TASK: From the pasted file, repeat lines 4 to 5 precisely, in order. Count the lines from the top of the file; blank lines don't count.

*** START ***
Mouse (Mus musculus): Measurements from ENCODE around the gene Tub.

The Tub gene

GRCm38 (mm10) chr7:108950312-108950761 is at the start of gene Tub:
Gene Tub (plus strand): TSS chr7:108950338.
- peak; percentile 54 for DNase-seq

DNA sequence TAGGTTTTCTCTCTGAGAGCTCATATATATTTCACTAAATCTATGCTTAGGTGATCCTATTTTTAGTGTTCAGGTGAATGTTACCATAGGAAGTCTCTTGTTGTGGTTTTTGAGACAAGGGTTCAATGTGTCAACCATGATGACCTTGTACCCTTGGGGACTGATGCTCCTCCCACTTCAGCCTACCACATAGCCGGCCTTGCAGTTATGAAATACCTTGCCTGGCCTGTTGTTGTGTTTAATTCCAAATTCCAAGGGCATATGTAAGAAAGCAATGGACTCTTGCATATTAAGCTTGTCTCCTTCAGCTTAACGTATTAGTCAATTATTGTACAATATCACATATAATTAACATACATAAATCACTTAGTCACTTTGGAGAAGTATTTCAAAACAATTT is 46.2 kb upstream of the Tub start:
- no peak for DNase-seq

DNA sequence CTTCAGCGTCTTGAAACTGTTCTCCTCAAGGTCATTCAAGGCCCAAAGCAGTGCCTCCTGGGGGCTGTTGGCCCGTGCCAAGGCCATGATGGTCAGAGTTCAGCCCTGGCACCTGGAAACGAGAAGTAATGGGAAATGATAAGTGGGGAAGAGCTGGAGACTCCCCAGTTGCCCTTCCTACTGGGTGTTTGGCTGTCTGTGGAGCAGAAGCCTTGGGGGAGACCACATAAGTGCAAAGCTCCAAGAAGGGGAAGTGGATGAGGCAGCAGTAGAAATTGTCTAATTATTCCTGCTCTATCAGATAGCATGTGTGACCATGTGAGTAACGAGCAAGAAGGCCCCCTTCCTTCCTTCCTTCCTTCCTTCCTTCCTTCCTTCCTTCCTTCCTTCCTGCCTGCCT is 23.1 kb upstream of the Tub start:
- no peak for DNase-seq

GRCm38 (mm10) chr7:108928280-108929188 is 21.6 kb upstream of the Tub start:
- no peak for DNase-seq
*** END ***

Gene Tub (plus strand): TSS chr7:108950338.
- peak; percentile 54 for DNase-seq